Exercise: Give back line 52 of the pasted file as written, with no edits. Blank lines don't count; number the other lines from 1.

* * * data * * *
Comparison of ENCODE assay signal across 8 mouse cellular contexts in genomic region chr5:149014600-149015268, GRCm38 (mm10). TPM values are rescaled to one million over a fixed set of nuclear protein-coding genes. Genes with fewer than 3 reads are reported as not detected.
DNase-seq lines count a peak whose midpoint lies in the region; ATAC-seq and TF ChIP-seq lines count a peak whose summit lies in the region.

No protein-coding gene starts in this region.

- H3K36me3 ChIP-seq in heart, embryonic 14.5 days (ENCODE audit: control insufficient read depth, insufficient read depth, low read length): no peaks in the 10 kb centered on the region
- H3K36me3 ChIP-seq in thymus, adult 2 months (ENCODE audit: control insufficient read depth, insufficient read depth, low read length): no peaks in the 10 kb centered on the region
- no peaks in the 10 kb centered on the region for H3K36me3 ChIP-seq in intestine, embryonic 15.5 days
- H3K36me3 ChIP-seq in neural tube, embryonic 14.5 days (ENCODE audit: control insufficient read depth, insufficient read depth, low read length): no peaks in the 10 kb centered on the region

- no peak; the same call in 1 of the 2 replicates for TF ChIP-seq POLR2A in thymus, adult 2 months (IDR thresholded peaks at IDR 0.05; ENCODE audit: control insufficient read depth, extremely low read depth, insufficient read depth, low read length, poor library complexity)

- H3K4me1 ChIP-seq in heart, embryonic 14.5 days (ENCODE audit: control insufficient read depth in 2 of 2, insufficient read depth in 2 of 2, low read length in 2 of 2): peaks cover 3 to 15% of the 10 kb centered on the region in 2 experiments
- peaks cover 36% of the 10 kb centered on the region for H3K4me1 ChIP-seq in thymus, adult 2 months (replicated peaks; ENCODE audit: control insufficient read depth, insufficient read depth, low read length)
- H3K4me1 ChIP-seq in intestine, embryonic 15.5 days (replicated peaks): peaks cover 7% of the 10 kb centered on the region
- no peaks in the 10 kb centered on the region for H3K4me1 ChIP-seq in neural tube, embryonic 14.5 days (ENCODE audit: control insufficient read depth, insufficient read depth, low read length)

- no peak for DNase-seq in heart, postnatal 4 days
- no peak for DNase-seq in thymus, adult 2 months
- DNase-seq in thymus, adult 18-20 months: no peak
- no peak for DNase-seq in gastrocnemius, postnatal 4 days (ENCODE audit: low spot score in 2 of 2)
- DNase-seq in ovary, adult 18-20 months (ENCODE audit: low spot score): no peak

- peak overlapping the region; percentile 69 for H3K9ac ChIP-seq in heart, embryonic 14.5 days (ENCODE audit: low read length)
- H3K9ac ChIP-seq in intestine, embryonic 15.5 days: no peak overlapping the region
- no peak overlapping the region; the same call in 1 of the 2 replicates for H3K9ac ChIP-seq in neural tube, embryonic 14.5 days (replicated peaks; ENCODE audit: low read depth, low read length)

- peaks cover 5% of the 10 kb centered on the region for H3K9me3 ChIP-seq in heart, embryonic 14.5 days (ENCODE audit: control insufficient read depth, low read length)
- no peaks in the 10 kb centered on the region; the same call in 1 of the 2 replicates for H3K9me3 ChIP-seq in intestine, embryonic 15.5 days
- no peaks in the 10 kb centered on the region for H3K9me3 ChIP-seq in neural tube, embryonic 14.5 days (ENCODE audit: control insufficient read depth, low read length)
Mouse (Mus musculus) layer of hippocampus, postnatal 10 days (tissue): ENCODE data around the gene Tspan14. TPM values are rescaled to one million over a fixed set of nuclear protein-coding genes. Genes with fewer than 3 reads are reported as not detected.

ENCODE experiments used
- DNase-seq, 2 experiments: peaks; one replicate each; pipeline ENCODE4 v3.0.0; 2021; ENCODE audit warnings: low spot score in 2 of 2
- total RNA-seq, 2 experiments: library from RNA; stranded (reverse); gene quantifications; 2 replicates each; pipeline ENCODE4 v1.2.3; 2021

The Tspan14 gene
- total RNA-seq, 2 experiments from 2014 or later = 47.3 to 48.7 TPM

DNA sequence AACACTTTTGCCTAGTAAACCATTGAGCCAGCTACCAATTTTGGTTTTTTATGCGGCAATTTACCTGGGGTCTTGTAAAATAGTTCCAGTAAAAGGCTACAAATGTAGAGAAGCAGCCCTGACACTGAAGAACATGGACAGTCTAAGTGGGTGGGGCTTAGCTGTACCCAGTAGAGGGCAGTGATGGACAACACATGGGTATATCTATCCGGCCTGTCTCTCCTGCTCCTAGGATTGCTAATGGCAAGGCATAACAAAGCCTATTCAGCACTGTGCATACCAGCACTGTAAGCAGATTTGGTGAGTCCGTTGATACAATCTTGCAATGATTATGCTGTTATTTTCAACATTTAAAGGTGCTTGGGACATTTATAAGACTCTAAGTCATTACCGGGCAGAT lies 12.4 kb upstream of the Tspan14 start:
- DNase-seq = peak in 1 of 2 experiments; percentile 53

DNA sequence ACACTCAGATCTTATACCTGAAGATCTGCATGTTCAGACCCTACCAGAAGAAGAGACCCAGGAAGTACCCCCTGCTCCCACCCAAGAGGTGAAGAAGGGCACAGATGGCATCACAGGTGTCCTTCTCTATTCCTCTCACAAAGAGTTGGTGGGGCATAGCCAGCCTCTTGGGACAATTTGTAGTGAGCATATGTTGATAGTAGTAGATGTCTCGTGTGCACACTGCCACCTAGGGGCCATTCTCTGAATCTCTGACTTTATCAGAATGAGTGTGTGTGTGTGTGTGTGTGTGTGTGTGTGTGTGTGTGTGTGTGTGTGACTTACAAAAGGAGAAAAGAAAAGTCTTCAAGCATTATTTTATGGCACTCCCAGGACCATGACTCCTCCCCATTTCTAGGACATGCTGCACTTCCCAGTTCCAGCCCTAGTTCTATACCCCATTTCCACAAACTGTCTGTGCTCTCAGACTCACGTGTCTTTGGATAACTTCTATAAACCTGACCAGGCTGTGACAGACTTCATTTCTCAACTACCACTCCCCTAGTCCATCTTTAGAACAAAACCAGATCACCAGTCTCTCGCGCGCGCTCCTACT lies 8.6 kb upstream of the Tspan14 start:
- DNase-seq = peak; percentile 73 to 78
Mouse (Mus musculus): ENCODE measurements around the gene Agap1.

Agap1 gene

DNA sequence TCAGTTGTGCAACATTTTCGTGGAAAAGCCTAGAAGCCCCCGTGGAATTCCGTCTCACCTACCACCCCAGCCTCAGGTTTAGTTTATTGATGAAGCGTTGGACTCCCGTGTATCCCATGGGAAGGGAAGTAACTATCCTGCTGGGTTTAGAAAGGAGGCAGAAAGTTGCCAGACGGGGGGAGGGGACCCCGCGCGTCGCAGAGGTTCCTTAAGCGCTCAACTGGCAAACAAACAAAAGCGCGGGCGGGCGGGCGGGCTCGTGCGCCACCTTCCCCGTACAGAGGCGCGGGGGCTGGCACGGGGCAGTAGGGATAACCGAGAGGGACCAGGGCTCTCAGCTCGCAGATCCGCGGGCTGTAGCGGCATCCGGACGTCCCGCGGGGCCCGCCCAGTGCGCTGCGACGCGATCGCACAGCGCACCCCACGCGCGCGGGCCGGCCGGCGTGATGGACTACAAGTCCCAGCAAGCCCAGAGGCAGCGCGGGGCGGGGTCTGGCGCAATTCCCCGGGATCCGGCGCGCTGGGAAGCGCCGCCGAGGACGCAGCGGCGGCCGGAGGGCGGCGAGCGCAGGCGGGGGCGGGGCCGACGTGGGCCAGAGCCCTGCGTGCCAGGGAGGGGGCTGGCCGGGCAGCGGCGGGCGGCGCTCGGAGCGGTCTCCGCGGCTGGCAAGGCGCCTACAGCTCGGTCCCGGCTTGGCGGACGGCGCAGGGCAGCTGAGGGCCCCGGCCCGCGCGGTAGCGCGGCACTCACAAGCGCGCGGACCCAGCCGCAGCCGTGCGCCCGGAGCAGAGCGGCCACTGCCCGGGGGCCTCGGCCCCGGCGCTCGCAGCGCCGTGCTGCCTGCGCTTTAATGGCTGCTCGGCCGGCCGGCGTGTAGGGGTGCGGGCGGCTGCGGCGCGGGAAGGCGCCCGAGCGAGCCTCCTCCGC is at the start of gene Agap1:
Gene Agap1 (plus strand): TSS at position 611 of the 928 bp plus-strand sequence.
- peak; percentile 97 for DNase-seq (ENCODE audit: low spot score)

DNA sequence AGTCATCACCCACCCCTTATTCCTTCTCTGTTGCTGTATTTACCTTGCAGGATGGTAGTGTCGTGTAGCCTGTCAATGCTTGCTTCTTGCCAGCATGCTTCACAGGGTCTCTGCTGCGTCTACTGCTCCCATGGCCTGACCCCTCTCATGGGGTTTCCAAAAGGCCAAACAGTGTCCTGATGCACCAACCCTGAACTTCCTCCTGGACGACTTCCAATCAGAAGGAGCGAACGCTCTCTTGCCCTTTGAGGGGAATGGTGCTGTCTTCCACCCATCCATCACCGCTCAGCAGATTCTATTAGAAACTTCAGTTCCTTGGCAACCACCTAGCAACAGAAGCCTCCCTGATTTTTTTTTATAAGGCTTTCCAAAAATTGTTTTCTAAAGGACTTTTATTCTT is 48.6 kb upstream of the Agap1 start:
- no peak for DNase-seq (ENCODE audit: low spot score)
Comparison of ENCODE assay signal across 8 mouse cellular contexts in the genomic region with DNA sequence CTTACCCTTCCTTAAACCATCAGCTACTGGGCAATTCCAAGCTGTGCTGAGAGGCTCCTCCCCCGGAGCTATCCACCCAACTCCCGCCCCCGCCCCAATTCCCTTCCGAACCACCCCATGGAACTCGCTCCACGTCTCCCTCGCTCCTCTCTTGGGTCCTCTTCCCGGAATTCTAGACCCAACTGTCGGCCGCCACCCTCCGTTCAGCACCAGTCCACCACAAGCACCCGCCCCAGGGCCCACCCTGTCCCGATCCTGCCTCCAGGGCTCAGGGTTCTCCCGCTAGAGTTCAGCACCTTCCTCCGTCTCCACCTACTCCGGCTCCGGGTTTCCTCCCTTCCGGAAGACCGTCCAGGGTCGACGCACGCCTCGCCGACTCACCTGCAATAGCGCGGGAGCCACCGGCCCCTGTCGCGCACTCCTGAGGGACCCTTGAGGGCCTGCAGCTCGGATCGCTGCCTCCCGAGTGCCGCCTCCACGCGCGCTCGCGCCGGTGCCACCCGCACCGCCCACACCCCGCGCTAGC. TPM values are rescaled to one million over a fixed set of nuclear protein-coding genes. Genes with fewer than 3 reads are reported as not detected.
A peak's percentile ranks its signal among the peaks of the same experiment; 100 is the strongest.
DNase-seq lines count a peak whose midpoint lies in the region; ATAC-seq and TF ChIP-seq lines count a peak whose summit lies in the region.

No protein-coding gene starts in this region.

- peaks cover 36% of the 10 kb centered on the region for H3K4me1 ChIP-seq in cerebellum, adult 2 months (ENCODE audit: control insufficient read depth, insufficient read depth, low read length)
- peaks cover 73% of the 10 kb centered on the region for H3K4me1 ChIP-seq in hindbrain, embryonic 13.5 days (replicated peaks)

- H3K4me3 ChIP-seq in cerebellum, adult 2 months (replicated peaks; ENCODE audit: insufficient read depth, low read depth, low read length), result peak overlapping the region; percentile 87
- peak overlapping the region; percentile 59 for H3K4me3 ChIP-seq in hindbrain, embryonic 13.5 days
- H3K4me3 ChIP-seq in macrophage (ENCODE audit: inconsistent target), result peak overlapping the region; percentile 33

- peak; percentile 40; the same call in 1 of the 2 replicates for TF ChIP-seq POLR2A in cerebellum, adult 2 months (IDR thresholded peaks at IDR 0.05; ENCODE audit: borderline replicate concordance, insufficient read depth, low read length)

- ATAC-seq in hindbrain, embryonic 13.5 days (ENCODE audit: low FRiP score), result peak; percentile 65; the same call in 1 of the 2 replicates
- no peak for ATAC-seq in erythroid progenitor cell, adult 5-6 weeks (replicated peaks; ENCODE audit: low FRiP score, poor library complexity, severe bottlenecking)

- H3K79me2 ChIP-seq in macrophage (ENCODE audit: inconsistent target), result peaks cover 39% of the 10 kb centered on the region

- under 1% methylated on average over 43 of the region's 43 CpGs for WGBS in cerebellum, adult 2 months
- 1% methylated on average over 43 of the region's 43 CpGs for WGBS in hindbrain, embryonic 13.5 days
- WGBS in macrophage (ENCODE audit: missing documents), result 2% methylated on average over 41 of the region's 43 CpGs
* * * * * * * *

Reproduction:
- no peak for ATAC-seq in erythroid progenitor cell, adult 5-6 weeks (replicated peaks; ENCODE audit: low FRiP score, poor library complexity, severe bottlenecking)